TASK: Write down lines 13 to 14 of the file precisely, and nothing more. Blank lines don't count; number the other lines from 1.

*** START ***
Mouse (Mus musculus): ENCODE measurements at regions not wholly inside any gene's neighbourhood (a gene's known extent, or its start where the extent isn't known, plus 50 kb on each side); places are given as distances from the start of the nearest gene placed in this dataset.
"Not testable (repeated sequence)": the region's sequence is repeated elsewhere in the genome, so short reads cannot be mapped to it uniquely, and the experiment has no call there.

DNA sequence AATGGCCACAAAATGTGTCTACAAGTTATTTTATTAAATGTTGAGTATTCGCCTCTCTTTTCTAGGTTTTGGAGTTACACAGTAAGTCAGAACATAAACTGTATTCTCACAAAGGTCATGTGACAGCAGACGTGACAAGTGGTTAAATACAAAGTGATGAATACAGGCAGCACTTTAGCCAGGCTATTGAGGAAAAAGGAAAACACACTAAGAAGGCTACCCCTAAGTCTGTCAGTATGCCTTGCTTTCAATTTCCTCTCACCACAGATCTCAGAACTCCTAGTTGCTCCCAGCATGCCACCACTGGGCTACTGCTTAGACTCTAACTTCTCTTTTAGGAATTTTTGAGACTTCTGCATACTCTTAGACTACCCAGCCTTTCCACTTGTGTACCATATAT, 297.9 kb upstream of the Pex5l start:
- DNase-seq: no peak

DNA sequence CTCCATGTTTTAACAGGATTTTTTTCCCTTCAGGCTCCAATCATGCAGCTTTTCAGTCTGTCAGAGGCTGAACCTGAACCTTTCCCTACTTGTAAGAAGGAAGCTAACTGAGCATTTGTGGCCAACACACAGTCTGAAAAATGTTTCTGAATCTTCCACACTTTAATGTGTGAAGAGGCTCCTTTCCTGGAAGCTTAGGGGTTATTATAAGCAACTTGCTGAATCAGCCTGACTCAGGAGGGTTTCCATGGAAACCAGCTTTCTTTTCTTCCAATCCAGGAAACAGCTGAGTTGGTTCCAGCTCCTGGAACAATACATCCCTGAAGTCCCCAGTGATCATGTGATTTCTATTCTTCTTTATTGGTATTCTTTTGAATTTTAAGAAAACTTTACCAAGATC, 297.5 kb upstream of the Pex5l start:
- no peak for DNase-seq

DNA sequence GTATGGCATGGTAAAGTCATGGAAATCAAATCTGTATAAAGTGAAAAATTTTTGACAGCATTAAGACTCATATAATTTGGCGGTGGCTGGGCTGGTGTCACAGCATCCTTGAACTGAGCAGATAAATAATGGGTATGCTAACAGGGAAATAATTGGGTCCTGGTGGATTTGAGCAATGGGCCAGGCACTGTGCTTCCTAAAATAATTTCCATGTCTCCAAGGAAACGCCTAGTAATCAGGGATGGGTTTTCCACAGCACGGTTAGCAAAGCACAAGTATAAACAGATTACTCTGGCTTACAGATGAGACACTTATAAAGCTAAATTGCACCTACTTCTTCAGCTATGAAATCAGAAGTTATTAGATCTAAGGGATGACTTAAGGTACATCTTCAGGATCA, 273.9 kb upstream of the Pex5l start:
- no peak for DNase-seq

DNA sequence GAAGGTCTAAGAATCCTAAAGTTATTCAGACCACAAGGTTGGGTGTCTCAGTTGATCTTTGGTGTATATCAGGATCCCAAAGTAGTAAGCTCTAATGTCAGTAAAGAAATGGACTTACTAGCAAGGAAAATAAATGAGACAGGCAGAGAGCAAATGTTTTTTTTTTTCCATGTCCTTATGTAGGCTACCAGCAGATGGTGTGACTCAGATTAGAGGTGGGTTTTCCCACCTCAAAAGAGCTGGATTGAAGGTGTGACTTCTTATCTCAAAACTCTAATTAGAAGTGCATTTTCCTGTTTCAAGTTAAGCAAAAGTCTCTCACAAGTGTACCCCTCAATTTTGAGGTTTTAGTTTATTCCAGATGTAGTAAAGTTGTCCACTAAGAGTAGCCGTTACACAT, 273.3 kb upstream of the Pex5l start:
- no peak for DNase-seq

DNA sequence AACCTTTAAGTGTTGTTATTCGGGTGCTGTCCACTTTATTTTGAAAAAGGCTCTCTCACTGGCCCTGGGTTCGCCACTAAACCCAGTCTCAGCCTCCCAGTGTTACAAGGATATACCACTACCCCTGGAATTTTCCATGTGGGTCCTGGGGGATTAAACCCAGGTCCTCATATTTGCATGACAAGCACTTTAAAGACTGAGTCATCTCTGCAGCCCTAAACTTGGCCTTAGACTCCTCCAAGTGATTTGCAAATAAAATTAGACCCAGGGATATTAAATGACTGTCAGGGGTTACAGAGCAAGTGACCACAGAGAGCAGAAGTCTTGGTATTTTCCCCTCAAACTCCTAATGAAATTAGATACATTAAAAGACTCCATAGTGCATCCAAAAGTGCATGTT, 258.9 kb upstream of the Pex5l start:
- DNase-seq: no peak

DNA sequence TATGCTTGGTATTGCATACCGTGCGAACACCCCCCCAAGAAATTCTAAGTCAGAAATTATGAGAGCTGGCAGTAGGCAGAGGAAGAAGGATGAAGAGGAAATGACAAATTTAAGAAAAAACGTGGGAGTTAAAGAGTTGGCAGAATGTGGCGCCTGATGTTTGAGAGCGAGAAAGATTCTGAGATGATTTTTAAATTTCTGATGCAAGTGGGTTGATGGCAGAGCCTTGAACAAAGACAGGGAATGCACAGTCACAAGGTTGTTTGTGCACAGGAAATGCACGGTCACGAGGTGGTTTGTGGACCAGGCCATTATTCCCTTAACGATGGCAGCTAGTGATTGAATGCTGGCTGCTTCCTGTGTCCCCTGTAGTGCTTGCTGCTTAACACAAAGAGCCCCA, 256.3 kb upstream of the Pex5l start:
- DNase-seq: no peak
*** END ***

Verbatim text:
DNA sequence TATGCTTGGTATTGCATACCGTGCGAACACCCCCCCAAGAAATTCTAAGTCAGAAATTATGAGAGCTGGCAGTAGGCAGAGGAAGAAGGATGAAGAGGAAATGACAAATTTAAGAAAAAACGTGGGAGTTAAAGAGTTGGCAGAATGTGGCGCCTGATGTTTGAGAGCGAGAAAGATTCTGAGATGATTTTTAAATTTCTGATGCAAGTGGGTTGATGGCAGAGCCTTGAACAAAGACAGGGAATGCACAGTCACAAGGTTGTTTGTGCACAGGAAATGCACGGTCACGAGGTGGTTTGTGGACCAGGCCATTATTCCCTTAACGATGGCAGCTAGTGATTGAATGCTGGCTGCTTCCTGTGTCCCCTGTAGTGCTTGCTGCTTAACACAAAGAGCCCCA, 256.3 kb upstream of the Pex5l start:
- DNase-seq: no peak